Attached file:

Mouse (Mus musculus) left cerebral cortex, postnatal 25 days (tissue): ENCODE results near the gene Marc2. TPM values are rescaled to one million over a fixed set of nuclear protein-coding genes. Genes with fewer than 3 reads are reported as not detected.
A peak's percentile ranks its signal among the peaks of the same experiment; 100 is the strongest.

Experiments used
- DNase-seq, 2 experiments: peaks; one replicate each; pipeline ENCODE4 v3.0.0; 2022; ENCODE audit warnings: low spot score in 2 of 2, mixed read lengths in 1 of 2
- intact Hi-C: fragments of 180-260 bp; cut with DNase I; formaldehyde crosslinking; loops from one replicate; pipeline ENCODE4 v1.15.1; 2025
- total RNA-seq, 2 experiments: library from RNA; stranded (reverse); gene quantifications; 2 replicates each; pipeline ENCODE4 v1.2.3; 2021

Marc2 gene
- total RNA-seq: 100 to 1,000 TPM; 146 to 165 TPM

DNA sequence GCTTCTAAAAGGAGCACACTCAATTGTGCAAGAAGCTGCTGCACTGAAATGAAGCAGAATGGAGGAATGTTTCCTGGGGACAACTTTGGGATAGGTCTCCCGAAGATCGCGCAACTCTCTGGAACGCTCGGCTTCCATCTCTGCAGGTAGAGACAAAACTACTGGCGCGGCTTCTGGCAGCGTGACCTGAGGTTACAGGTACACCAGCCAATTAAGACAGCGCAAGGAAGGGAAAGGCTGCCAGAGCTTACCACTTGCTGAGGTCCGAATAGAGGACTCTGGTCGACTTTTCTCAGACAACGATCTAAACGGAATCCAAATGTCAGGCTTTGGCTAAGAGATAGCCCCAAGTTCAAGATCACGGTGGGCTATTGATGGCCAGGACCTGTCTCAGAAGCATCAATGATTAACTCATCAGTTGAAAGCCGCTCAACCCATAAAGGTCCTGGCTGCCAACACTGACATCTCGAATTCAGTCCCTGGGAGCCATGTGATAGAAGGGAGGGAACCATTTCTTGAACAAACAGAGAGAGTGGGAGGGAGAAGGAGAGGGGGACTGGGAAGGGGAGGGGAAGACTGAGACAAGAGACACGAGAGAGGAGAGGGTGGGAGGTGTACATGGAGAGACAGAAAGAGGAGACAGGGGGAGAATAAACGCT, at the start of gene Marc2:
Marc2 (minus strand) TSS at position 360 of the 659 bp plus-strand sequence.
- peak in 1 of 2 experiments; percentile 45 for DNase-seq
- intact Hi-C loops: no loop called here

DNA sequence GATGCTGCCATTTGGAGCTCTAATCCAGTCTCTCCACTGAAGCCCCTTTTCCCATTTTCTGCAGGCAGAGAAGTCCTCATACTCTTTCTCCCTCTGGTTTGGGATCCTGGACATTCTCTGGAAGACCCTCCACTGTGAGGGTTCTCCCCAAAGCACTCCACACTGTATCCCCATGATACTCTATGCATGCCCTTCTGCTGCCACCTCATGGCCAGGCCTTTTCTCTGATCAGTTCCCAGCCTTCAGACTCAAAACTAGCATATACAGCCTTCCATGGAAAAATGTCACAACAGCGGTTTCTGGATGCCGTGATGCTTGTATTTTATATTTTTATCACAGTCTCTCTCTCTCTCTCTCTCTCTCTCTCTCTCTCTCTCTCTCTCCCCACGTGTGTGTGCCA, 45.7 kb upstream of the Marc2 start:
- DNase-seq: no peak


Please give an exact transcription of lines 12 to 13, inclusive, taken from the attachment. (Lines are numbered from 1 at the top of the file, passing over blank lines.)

- intact Hi-C loops: no loop called here

DNA sequence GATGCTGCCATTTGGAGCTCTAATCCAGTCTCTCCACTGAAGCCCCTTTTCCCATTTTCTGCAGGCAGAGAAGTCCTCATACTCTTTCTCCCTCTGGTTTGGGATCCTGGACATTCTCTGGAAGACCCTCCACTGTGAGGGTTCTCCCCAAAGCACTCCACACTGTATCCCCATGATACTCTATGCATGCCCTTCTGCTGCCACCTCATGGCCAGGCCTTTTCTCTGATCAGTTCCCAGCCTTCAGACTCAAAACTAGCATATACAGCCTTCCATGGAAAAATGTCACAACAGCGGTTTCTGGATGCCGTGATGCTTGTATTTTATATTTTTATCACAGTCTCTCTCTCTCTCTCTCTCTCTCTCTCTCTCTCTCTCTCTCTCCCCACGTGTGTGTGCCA, 45.7 kb upstream of the Marc2 start: